After the Bulgarian state was restored, in 1878, Elena began to lose inhabitants and businesses as many moved to the new capital Sofia and its opportunities. This was how Elena's long decline began, a process that became more pronounced after 1989, with the collapse of Communism and its planned economy that provided lowly-paid but secure jobs. In the 2000s and the 2010s, tourism was one of the few opportunities for locals to earn a living in Elena.
Elena and its environs are a delight to explore. Sleepy hamlets with traditional houses populate the meandering roads around the town. The nearby Hristovski Waterfall and the springs of the Kamchiya River are the most interesting natural sites in the area, and Yovkovtsi Reservoir is a pleasant spot for angling and holidaying.
Elena itself has physically changed little from the times of its prosperity. Its old core climbs up a hill: a maze of cobbled streets, dark wooden mansions and a museum precinct housing the "Teachers Factory" school and two formidable churches.
Assumption and St Nicholas church are a couple of meters apart
Built three decades and a couple of metres apart, St Nicholas Church and the Assumption Church could not be more different. The locals built St Nicholas in 1804 in line with the Ottoman regulations that limited the size and appearance of churches. Consequently, from the outside St Nicholas is low and unimpressive, its walls at least a metre thick and its windows looking like embrasures. You could certainly believe the legend which claims that during construction the citizens of Elena lied to the Ottoman, saying that they were erecting a barn, not a place of worship. When you step into the church, however, you are in for a surprise, as the interior is covered in bright, intense murals painted in 1817-1818.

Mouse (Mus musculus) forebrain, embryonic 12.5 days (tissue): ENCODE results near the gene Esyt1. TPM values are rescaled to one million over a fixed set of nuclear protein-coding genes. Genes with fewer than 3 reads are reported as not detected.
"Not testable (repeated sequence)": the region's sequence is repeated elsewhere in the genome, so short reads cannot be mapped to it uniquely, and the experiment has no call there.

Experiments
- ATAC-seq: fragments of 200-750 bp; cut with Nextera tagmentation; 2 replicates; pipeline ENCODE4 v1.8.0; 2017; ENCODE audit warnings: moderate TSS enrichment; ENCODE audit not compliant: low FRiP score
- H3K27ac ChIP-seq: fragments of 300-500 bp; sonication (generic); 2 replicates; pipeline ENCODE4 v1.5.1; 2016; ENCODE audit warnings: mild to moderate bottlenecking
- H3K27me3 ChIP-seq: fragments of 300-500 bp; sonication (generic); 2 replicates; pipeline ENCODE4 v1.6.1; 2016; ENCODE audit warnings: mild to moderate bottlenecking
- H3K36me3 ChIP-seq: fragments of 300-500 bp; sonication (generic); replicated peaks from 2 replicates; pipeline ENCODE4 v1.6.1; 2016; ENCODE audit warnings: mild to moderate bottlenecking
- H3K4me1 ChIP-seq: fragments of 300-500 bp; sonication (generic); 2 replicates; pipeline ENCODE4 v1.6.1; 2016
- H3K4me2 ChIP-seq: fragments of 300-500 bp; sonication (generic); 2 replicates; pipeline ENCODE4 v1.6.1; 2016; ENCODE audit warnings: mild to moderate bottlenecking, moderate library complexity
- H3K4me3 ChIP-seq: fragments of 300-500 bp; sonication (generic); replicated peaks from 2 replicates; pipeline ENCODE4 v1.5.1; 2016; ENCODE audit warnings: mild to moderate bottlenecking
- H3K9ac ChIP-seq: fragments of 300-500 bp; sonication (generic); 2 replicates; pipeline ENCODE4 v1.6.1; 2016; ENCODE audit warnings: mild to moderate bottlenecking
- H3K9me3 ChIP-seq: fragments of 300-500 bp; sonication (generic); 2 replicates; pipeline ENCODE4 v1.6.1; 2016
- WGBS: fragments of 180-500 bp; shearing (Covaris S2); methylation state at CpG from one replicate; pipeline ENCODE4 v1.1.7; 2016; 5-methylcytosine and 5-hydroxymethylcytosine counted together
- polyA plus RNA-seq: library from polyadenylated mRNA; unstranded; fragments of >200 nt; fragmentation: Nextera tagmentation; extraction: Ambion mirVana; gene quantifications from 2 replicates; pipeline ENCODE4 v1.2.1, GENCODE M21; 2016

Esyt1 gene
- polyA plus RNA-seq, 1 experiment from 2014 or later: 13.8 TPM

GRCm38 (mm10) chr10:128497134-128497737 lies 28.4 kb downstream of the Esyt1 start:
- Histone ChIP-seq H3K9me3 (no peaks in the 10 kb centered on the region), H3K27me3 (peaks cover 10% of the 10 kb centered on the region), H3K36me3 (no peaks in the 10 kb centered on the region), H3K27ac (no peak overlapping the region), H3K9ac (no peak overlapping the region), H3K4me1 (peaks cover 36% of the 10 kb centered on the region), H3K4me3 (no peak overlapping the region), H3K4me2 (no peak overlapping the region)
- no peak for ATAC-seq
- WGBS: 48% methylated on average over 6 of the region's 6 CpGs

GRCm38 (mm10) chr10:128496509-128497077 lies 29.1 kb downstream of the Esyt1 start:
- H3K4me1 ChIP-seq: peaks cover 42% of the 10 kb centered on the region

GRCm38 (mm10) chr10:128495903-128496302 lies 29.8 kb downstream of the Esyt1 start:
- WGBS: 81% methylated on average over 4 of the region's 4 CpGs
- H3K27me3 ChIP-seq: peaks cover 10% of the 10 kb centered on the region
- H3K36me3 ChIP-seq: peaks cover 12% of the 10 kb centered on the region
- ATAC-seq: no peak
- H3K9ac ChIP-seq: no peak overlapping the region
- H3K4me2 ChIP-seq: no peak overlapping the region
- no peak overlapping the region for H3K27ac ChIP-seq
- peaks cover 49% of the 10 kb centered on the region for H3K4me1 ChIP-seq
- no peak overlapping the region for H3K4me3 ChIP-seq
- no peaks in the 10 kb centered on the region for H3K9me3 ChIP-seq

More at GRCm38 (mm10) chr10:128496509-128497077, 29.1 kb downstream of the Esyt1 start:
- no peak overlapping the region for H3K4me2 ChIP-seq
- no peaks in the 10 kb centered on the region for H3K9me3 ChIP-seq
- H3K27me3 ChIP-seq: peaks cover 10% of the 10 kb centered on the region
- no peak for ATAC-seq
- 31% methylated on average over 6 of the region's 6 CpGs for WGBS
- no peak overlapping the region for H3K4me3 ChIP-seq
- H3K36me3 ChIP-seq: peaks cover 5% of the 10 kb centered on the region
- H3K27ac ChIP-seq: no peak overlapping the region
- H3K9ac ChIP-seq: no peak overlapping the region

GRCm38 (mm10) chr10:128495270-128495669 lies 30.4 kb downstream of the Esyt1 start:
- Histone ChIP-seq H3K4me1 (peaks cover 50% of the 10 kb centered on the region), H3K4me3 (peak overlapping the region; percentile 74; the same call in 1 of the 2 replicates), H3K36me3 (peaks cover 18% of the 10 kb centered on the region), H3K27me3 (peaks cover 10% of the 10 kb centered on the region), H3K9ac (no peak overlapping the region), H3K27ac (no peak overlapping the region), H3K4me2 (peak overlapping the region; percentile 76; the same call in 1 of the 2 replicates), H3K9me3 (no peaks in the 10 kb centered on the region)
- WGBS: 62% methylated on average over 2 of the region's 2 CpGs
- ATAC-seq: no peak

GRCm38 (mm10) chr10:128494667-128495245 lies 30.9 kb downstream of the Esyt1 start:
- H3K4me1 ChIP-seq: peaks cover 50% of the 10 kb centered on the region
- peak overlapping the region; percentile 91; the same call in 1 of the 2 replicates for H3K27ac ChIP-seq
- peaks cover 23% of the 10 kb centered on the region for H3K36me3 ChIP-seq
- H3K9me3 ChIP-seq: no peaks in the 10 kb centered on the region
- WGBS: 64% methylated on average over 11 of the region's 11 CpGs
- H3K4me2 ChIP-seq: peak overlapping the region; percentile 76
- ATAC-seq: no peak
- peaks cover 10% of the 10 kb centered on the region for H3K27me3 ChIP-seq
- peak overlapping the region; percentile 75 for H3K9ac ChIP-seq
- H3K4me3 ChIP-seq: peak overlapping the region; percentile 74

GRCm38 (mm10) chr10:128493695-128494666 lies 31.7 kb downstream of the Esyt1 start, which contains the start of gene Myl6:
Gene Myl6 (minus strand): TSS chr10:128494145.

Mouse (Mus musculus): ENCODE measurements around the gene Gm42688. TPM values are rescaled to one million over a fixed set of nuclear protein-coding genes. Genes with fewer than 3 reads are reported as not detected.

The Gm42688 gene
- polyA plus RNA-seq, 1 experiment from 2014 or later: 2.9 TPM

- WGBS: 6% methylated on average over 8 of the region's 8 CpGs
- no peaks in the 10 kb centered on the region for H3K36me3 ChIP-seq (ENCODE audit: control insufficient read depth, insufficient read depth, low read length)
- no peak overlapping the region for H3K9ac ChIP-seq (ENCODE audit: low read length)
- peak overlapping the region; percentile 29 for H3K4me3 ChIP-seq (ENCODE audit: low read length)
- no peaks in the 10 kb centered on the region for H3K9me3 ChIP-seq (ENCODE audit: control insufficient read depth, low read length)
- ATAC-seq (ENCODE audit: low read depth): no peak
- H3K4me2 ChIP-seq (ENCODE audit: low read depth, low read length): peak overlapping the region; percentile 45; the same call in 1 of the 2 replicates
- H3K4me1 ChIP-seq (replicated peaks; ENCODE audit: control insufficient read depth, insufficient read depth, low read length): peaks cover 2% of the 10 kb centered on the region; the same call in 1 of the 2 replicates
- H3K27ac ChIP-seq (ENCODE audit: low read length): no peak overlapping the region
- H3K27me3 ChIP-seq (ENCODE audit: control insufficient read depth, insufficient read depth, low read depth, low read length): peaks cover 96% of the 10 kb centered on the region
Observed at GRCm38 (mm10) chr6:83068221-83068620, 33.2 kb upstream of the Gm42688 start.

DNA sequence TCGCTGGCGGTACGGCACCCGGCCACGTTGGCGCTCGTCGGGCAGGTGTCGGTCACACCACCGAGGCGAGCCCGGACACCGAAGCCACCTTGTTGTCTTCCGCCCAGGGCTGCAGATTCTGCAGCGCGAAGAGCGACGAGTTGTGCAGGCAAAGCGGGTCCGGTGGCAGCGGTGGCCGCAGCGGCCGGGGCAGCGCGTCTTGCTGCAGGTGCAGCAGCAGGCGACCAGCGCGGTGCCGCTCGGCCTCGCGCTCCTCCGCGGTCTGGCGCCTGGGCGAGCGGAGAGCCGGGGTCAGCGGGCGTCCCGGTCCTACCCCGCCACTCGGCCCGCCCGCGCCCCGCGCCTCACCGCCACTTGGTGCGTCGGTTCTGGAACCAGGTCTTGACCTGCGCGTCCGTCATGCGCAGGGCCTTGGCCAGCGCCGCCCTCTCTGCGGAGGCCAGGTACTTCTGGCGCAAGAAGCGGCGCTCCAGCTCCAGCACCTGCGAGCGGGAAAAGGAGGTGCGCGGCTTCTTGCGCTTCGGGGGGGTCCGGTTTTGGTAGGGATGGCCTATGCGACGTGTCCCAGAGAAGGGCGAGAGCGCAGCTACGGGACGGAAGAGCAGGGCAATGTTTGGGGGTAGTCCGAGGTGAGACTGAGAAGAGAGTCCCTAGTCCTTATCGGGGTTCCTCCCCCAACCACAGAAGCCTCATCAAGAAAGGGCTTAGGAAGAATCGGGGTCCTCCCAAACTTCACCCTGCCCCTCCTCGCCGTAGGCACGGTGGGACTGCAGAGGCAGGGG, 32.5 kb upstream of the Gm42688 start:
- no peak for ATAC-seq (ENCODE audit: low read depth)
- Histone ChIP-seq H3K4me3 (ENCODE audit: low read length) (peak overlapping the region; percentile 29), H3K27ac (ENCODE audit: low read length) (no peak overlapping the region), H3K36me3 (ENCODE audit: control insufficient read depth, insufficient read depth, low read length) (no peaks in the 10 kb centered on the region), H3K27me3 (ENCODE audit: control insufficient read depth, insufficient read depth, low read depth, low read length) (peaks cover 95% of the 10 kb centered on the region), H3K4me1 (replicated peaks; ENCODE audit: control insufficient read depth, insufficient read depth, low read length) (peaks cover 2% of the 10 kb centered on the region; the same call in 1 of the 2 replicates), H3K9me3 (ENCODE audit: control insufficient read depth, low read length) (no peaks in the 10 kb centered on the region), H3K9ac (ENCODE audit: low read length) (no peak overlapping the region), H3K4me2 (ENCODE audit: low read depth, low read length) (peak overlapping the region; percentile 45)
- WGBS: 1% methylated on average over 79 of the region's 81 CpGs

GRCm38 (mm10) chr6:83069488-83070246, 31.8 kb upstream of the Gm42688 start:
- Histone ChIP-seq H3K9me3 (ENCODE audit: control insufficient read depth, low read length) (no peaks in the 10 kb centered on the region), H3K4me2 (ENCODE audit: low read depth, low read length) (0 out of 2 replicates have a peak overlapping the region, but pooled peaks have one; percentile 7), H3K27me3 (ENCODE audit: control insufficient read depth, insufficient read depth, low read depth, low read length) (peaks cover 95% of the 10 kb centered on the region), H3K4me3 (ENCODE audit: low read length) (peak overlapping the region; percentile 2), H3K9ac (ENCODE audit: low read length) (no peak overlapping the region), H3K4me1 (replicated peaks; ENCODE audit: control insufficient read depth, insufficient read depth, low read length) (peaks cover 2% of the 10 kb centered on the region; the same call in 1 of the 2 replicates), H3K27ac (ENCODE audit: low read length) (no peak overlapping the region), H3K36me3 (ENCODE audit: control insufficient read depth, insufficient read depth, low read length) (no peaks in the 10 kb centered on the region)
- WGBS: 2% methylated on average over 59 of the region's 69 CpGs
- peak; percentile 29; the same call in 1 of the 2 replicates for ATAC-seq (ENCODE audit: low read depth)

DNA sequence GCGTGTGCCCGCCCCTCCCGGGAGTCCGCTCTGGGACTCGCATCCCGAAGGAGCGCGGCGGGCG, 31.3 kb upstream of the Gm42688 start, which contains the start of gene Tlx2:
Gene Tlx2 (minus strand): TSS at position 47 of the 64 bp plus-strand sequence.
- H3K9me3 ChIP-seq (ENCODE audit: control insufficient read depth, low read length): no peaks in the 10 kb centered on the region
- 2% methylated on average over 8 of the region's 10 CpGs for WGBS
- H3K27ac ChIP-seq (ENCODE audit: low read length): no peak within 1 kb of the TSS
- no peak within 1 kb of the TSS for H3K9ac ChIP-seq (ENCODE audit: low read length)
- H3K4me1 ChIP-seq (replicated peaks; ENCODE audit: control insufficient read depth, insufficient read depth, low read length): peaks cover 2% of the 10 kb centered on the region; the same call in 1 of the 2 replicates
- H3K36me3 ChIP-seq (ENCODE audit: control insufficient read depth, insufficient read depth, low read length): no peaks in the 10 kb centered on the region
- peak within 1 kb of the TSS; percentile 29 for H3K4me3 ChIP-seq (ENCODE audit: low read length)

The Assumption Church was built in 1837, soon after the sultan eased restrictions on non-Muslim places of worship, and it shows. This church is grand and ambitious in scale, and its dome can be seen from afar. It was in fact Bulgaria's largest pre-1878 Liberation church; a larger-than-life, unapologetic message of the self-confidence of the community which built it.
Murals at St Nicholas church
After 1878, Western European fashions in urban planning arrived in Bulgaria, and in Elena. Citizens were quick to build for themselves, their businesses and their community elegant homes, schools, assembly halls and churches. This part of Elena continues to reflect this: a charming mixture of Western architecture with strong Balkan and post-Communist flavours. Under Communism, Elena was also one of the few traditional Bulgarian towns that were lucky not to get revamped according to the brutalist urban planning popular in the 1970s and the 1980s. Its Socialist-era central square, adorned with the ubiquitous monument celebrating local history and the bright Communist future to come, is small and unobtrusive.